Living in a Capsule Hotel | Privacy Burrow | Box | Whatever You Call It

I came across this photo gallery by Won Kim of Tokyo residents living in what he describes as a downscale Capsule Hotel. Won Kim – Enclosed:Living Small

The Japanese are well-known for making efficient use of small living areas, a necessity of their high population density. I myself often find the womb-like qualities of these spaces comforting, not confining. This feeling is what led me to the subject of these portraits, which show the residents of what is best described as a guesthouse for backpackers in Tokyo. The facility is a sort of downscale version of the well-known “capsule hotels” often used by Japanese businessmen for short-term stays.

One of several such facilities in the city, this diminutive, bare-bones hotel takes up one floor of an office building. It is composed of a few hallways, along which the proprietor has built tiny living compartments, perhaps no larger than XX x XX feet, none with enough headroom to stand up straight inside. Separated only by unfinished plywood, the spaces have no windows or door, only a curtain at the entrance for privacy.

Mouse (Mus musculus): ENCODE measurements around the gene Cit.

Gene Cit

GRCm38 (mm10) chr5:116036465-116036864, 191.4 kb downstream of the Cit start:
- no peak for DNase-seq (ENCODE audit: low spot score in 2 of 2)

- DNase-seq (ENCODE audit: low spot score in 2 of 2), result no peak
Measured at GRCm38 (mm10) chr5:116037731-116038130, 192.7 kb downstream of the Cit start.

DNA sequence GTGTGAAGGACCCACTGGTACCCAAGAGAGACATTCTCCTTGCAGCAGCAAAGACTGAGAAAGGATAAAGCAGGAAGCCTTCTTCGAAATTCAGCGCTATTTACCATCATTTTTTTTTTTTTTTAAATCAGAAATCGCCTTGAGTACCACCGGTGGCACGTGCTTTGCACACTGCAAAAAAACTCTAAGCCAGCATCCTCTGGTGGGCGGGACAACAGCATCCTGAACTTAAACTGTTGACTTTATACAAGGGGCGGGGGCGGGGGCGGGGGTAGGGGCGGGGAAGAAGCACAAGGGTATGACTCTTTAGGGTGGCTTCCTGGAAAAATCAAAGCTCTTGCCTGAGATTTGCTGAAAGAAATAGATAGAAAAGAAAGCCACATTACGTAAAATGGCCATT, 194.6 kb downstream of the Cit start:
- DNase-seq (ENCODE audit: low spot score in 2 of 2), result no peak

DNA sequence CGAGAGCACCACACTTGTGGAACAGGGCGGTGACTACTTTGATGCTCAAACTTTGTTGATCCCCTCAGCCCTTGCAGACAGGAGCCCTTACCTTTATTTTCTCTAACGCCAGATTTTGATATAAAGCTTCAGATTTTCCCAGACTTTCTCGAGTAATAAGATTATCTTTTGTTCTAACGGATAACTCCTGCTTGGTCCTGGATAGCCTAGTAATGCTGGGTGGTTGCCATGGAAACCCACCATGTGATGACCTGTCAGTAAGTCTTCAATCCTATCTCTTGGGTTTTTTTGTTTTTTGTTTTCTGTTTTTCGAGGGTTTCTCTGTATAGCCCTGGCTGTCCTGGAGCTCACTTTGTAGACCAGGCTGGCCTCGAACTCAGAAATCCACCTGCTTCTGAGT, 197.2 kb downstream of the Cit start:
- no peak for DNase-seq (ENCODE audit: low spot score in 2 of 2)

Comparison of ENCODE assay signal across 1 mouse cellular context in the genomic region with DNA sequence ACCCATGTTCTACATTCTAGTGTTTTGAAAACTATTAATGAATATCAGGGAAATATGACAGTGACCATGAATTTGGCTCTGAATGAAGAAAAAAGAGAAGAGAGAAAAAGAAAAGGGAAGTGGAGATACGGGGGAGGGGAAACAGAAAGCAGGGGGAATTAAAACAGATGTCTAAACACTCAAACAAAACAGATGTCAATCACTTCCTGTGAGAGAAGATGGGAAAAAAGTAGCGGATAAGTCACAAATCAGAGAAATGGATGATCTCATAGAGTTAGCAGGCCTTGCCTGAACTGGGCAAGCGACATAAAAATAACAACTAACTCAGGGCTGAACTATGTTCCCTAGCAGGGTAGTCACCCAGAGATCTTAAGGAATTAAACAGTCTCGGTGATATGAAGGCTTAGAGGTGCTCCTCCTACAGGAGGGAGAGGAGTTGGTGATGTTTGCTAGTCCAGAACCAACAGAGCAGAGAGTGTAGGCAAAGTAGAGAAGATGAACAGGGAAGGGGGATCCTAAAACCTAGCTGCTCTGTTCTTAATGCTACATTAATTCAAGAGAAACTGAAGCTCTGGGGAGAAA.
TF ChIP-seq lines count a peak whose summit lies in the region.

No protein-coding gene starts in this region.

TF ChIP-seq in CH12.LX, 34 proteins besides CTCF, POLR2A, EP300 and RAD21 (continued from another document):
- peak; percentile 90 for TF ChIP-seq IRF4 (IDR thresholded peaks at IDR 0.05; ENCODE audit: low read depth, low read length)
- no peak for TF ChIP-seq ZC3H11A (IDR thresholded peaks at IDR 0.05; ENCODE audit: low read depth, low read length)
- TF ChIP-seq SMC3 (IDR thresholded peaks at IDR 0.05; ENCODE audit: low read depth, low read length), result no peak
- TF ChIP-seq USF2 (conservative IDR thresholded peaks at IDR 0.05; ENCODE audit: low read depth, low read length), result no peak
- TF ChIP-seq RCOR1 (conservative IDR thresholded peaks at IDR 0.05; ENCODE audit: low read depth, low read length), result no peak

I relate with him finding the small space being comforting. I could sleep/live in one of those spaces. I wouldn’t call it “living” but more of a safe place to sleep and store my valuables when I don’t need them.

I’ve slept in many small and large vehicles. I’ve a Mitsubishi Eclipse, my Suburban, my parents truck for camping as a kid, an RV.

The problem with these capsule hotels for me is that the loving wife wouldn’t like it. The 12 year old would find it as a fun adventure. The appeal to me is to get rid of all possessions that I don’t need for daily life and store keepsakes. Then move to one of these that could be close to a “job”

I think the idea of these could also help our homeless people in the US. Specifically in OC/LA where I live. Think of all the unused commercial space that could be turned into little safe places for people who are either struggling to get back on there feet and need a safe place to sleep while looking for a new job or place to live.

Would you “live” in one of these temporarily?

The one bullshit problem with doing anything like this are the housing rules in California and other states/counties/etc. Almost every city/county/state has rules on the minimum size of a “dwelling”. What crap that is.

Another great post I found is from Jeff Reiffman – How Our Success is Ruining Seattle. It really has nothing to do with living in a wood box in Tokyo. But it makes me think about how housing is fucked for a lot of people.



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Loren Nason

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